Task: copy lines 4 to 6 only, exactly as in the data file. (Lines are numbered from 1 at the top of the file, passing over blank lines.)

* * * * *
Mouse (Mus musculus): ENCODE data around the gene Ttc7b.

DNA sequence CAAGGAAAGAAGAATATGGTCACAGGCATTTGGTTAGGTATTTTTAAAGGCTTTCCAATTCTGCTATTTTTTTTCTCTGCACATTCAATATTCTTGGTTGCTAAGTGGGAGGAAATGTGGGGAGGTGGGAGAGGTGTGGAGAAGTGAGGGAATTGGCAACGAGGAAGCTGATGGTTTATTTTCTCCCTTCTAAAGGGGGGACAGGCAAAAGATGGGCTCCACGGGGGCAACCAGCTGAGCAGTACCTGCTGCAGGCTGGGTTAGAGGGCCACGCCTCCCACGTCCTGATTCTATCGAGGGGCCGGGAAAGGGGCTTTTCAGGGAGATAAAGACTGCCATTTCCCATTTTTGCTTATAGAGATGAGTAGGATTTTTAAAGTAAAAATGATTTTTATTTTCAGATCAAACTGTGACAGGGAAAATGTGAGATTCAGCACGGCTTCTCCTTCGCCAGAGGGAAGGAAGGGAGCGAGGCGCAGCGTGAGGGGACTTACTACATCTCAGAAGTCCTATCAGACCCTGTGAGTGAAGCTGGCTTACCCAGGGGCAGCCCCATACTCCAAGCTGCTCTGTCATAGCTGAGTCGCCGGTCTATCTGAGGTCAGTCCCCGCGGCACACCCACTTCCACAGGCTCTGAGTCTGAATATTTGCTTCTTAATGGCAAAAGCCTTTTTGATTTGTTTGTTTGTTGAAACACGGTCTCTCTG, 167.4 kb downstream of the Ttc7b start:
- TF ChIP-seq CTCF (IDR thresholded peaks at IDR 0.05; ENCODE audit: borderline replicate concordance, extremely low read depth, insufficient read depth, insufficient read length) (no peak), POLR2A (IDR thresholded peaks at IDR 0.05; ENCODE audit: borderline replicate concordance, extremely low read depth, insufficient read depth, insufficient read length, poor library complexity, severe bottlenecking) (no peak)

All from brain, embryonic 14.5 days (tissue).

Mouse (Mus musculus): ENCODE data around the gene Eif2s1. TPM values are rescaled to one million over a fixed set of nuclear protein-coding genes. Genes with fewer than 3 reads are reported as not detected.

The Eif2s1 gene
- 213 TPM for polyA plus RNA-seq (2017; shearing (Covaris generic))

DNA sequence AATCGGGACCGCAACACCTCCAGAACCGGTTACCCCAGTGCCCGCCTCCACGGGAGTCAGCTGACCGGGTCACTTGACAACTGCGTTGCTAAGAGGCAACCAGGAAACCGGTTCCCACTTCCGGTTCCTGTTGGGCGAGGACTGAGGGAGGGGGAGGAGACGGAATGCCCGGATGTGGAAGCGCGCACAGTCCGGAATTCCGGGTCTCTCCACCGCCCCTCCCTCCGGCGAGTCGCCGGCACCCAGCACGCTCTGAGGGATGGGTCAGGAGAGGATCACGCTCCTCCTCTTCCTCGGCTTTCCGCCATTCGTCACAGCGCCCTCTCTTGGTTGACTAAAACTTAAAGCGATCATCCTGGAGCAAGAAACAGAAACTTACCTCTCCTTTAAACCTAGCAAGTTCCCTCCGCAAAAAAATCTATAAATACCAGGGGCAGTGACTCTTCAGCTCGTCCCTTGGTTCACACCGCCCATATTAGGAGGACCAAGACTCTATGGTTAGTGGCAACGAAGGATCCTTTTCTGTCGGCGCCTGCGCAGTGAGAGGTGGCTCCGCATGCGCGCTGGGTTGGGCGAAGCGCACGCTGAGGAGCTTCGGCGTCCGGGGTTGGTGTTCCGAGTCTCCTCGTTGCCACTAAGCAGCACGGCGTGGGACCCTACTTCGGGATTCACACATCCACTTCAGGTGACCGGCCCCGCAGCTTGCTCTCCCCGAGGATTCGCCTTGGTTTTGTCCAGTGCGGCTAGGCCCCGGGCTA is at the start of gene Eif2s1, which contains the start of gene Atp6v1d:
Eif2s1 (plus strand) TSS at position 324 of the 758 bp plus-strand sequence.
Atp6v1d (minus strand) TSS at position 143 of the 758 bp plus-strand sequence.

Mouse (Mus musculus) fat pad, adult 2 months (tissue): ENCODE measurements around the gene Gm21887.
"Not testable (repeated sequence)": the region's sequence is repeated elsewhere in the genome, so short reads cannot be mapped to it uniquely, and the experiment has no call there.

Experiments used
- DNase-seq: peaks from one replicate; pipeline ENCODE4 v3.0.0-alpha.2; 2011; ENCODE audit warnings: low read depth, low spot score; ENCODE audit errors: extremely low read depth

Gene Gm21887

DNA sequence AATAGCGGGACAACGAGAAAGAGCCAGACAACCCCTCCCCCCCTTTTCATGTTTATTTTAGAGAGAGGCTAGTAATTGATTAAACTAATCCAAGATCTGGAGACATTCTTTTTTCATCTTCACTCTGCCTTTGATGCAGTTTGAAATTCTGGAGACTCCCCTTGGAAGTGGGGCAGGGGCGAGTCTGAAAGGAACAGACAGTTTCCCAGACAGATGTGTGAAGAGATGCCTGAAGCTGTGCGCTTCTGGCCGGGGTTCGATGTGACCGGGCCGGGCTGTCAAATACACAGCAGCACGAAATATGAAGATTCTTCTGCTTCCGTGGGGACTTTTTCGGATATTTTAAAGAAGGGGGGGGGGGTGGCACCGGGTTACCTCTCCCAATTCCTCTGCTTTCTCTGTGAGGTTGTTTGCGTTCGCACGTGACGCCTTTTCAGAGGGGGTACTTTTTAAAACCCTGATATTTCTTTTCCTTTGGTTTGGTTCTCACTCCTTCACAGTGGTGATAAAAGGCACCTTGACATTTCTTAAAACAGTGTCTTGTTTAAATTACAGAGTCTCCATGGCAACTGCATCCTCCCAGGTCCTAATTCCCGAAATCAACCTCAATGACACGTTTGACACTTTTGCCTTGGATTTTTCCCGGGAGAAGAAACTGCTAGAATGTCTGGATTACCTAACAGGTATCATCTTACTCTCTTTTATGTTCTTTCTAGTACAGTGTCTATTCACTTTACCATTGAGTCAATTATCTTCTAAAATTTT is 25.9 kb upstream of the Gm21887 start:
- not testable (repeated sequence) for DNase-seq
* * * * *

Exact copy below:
All from brain, embryonic 14.5 days (tissue).

Mouse (Mus musculus): ENCODE data around the gene Eif2s1. TPM values are rescaled to one million over a fixed set of nuclear protein-coding genes. Genes with fewer than 3 reads are reported as not detected.

The Eif2s1 gene